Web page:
Category: Tachydysrhythmia

Nitro and AFib

Question#: 490

Question:

Is it appropriate to treat a patient in a fast uncontrolled a-fib who is experiencing cardiac ischemia type pain under the cardiac ischemia protocol? OR is it more appropriate to withhold treatment assuming this pain is rate related.

Answer:

If, based on the information provided on scene, it is determined the chest pain to be rate related (in this case tachydysrhythmia), your care goal becomes the management of that rate. Should you conclude the pain is ischemic in nature or that the patient still experiences chest discomfort after the management of the rate and suspect cardiac ischemia, considering ASA and Nitro administration is reasonable.

Administering nitro in the presence of atrial fibrillation increases the risks for an adverse reaction such as hemodynamic instability where you would notice a fall in cardiac output (ex: fall in blood pressure, pulmonary congestion).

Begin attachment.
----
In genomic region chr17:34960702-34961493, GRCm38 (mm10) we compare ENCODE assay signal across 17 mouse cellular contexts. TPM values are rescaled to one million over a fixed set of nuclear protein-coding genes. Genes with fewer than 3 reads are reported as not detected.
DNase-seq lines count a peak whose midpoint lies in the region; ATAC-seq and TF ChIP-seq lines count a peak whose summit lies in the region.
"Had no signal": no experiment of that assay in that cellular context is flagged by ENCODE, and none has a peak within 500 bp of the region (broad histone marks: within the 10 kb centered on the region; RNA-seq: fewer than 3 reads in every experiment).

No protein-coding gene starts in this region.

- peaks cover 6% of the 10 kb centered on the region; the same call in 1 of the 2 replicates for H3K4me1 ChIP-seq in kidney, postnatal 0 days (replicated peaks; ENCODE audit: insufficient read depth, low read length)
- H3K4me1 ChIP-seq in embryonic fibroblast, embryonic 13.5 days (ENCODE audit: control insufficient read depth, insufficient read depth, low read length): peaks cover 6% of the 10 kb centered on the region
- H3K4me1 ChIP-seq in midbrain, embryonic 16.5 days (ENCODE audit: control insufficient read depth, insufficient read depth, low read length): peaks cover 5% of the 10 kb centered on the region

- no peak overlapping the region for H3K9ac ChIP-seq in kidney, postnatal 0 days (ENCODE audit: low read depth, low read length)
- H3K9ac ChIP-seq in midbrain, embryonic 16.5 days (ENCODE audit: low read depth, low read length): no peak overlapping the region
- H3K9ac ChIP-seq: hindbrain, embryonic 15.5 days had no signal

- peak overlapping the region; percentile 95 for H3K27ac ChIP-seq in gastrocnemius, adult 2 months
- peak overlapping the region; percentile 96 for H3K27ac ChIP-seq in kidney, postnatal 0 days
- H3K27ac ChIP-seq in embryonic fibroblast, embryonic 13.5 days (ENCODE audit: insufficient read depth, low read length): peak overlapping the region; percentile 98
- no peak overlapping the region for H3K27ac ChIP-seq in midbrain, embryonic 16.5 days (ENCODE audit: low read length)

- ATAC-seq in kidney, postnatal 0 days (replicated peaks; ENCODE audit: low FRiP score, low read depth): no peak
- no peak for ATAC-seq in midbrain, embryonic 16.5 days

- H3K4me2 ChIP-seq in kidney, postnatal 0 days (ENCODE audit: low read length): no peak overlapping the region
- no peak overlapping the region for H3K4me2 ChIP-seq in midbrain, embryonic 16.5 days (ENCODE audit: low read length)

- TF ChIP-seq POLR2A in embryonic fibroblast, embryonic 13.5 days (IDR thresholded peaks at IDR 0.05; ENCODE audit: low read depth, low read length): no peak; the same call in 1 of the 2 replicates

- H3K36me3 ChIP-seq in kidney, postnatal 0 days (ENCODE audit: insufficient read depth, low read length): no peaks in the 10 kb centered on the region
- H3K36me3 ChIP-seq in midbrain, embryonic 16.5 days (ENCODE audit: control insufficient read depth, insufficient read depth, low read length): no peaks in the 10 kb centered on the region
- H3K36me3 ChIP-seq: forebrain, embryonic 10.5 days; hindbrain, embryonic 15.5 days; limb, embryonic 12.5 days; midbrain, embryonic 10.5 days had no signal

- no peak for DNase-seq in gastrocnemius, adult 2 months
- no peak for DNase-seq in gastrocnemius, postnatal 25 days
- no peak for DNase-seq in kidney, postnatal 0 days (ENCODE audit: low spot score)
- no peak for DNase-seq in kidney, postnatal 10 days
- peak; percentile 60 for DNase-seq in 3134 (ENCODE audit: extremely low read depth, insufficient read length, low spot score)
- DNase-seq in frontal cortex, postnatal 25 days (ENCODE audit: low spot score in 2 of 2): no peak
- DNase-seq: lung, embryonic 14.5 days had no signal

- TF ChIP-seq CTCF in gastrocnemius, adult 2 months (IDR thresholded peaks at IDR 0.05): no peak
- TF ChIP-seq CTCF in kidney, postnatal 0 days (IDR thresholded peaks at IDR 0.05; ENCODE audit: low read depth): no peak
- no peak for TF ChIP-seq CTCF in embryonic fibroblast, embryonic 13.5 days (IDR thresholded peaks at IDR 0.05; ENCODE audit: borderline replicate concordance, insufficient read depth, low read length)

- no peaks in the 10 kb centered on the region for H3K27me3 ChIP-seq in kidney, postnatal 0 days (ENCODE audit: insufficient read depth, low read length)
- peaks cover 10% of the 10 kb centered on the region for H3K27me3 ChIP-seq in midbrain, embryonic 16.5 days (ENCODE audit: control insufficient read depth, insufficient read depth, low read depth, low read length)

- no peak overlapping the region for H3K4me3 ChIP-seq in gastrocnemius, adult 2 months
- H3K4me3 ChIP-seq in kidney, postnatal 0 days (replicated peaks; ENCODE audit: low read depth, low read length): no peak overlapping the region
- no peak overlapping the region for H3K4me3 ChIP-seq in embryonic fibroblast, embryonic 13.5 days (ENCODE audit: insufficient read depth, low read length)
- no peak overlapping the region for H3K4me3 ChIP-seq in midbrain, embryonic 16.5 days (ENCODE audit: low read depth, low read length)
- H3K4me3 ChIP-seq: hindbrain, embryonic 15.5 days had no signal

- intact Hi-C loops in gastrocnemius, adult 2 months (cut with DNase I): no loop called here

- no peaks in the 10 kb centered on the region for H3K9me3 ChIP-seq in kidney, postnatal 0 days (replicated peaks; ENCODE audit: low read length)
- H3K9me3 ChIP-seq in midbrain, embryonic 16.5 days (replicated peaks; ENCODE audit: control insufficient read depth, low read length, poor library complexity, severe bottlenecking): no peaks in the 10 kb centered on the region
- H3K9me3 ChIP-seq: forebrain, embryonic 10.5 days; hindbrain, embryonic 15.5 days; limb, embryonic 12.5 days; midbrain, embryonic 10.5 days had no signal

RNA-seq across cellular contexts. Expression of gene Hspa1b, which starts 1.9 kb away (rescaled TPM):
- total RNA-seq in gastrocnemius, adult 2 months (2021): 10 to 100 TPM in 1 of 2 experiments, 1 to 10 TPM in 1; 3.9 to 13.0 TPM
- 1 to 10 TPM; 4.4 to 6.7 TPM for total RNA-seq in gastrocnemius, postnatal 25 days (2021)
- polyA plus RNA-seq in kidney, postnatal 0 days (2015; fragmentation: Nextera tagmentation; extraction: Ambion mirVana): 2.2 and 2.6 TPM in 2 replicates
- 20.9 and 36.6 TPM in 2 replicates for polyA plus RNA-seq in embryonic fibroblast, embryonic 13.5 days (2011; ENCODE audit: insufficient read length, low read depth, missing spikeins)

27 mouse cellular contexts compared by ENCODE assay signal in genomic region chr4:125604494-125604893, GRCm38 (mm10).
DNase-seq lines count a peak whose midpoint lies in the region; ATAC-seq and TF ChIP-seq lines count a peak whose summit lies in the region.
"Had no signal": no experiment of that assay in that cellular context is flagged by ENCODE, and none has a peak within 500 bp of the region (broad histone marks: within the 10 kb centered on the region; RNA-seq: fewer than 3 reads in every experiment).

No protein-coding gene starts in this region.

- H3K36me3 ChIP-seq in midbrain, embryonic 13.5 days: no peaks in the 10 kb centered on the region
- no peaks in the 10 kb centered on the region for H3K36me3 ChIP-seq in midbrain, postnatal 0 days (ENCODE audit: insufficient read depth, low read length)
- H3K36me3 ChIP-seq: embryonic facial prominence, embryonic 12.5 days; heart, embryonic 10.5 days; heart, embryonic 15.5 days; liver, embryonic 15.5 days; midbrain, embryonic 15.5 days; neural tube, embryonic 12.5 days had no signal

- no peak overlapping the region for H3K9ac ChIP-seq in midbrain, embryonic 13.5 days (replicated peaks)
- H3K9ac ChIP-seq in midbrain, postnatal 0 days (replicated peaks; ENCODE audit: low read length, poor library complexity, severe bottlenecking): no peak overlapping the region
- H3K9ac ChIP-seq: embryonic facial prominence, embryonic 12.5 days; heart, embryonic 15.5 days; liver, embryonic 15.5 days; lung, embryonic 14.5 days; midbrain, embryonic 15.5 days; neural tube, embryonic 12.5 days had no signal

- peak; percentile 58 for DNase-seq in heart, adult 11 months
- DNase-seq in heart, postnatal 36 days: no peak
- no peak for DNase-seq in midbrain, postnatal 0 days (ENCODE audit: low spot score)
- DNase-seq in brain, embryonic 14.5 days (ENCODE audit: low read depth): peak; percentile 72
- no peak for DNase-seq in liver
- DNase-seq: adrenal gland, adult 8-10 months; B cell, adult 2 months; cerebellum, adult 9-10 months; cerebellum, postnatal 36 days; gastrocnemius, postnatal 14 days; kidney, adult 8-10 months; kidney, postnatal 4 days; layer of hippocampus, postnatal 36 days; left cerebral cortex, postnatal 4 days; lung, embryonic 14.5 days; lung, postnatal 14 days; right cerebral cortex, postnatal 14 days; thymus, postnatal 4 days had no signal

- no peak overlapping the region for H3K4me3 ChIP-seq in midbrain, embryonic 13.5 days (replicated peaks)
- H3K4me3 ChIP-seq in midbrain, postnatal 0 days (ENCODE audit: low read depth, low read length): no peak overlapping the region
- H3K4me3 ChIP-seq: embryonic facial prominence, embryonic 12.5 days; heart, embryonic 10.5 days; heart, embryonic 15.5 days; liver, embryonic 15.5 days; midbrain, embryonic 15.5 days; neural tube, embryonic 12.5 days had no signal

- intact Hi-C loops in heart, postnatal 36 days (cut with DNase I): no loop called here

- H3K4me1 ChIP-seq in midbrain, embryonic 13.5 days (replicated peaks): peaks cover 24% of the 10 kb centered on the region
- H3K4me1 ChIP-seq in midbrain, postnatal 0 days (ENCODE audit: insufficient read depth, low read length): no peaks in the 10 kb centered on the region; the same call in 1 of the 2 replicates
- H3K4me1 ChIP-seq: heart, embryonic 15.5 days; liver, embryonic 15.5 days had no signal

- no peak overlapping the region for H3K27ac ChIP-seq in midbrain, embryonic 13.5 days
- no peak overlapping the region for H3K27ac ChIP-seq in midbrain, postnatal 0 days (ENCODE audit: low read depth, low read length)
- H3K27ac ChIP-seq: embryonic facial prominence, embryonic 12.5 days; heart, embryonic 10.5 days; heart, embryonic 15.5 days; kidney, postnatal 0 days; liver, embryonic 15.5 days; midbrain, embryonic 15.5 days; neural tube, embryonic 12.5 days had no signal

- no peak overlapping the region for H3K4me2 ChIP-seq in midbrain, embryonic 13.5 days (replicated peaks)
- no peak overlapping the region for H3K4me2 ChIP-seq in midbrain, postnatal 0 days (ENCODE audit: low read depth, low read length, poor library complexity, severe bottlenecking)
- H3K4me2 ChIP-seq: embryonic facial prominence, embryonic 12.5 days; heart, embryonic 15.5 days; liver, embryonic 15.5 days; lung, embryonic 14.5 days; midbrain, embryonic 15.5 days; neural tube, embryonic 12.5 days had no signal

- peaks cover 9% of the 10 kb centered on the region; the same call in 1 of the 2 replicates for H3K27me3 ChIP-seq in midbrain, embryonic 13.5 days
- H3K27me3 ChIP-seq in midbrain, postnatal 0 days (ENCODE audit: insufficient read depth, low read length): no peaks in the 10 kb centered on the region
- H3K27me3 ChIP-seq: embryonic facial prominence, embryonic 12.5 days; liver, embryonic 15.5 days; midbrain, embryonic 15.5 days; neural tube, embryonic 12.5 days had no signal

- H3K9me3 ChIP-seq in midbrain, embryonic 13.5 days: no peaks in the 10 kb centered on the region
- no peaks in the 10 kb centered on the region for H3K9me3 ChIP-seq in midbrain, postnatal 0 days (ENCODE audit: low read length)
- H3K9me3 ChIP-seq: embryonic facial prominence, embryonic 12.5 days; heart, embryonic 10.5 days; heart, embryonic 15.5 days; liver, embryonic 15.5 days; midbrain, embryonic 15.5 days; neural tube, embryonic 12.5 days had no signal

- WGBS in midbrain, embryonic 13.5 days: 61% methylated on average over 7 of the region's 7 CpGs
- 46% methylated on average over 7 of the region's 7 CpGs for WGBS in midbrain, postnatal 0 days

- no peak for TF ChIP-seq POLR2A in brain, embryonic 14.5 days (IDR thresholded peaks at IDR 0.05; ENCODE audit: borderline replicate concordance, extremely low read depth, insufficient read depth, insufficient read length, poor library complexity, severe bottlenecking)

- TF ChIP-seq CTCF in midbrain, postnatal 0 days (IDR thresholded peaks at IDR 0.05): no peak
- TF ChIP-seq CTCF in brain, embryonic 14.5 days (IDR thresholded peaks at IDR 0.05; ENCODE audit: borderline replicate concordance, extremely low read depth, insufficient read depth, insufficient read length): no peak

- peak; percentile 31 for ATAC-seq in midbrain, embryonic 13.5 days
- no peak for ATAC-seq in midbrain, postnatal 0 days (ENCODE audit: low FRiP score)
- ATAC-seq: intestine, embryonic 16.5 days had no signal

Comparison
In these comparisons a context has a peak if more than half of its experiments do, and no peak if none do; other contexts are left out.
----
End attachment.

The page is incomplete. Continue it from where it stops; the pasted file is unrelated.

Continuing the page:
Different factors can contribute to the adverse hemodynamic changes and can be used to assess the risk in administering nitro in the presence atrial fibrillation such as:

• Nitro decreases the preload
• Many patients with atrial fibrillation develop a modest decline in left ventricular performance
• Heart Rate – too fast or too slow
• Loss of atrial systole required for optimal ventricular filling
• Increased mitral regurgitation

The following factors can also be assessed to assist with your decision-making process:
• Onset
• Co-morbidities
• Medications
• Etc.

Note that consulting with a Base Hospital Physician and deciding together what the best and safest course of action would be for your patient is an option.

Please ensure information, clinical picture, pertinent +/- and rationale supporting your management plan are documented.

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